Inside the Australian and New Zealand book industry

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UK book sales up 5% in 2017

British publishing sales rose 5% to £5.7 billion (A$10bn) in 2017, according to the Publishers Association’s (PA) annual yearbook, reports the Bookseller.

Export sales drove the growth, and were up 8% in 2017 to £3.4 billion ($A6bn), accounting for 60% of publishers’ revenues in 2017. Most areas of business performed well, but there were decreases of 12% in domestic sales of textbooks to schools, 3% in sales of children’s books and 9% in domestic sales of consumer ebooks.

Total book sale income (print and digital) was up 4% in 2017 to £3.7 billion (A$6.5bn). Print book revenue was up 5% last year to £3.1 billion (A$5.4bn), while total digital sales income including journals rose 3% to £1.8bn (A$3.1bn). However, digital book sales (taking our journals) were down by 2% to £543 million (A$960m), and consumer ebook sales were down by 7% to £191 million (A$337m).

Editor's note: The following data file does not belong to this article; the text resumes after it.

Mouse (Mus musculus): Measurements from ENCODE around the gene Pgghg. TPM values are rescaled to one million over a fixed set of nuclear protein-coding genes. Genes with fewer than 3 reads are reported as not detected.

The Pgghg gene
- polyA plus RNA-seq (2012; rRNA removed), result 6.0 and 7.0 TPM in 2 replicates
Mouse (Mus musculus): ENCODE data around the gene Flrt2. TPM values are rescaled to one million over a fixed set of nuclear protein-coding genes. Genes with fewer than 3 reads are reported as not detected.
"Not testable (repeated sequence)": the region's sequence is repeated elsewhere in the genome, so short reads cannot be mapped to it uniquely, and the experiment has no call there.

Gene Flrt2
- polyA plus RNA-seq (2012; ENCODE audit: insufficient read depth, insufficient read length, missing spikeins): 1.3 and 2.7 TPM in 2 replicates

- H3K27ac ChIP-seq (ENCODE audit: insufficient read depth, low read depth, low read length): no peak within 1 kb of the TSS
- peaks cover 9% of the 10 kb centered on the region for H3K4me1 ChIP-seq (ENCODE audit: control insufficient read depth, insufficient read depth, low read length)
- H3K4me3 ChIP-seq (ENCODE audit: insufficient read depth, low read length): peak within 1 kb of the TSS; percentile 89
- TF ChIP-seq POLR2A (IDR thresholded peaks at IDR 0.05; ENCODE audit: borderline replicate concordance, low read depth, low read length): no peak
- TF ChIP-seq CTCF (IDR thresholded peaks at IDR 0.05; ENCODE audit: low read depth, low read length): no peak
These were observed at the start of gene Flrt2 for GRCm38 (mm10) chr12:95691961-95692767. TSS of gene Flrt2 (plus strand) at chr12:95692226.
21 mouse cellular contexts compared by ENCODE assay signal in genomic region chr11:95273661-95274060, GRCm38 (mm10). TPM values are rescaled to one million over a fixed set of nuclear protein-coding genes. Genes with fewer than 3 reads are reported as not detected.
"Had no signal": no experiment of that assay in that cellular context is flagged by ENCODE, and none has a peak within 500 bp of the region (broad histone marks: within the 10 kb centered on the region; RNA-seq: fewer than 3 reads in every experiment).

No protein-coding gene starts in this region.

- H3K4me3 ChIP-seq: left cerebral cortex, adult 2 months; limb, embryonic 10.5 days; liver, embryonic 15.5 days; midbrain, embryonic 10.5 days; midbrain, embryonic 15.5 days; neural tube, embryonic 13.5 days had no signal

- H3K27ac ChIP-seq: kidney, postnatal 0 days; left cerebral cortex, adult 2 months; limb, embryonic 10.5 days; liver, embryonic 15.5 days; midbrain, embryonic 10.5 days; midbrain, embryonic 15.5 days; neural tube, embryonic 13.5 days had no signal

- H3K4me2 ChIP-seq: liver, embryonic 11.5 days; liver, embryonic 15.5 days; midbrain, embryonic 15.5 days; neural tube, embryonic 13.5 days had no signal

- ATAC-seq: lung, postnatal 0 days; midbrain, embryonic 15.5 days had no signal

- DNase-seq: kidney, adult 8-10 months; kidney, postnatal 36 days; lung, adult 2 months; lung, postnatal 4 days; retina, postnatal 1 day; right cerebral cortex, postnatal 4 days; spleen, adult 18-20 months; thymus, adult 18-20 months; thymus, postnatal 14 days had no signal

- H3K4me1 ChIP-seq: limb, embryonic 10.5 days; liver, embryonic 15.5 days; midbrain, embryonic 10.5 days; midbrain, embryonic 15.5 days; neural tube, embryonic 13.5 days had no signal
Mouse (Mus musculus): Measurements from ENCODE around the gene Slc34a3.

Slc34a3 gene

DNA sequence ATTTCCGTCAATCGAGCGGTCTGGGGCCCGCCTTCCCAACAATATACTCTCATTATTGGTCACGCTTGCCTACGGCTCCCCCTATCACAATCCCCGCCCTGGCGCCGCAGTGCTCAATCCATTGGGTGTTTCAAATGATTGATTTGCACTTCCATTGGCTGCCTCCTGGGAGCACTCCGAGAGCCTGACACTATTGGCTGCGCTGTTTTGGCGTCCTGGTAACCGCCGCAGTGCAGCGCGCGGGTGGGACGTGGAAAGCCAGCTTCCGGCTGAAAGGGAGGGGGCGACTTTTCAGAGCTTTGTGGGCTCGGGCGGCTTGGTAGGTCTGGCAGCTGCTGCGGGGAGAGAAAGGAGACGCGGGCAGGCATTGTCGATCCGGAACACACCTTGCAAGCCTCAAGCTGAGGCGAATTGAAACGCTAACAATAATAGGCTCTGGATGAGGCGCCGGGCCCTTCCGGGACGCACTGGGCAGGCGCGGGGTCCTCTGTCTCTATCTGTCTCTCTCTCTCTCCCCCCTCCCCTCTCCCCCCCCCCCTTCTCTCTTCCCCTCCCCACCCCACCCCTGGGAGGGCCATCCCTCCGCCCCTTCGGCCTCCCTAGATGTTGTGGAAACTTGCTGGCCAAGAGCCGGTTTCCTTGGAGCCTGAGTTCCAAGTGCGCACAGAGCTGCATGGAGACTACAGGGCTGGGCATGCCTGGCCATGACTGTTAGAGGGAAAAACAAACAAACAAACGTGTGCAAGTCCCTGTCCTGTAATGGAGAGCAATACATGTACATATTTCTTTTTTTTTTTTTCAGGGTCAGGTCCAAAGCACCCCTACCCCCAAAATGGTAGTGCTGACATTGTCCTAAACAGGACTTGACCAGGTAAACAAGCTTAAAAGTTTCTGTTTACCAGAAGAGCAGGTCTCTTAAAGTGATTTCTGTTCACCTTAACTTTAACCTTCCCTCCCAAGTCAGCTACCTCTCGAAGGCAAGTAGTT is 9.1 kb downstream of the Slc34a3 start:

In the domestic consumer market, ebook sales decreased by 9% to £139 million (A$245m), with fiction ebook sales down 11%, but nonfiction ebooks up 4%. Ebooks account for 35% of the invoiced value of UK publishers’ digital sales in 2017, down from 51% in 2013.

Sales of audiobooks increased by 25% to £31 million (A$54m). Between 2013 and 2017, publisher revenue from consumer ebooks fell by a quarter but, as previously reported, audiobook download sales more than doubled.

In print, income from hardback fiction was up 31% in 2017, fiction overall was up 3% and nonfiction/reference was up 4%.

In the academic sector, physical and digital book sales combined were up 6% and journals sales rose 5%. Sales of social sciences and humanity print books were up 9% and STM print books were up 8%.

This year, the PA has included revenue from co-edition, rights and licensing sales to give a more accurate reflection of earnings.



Category: International news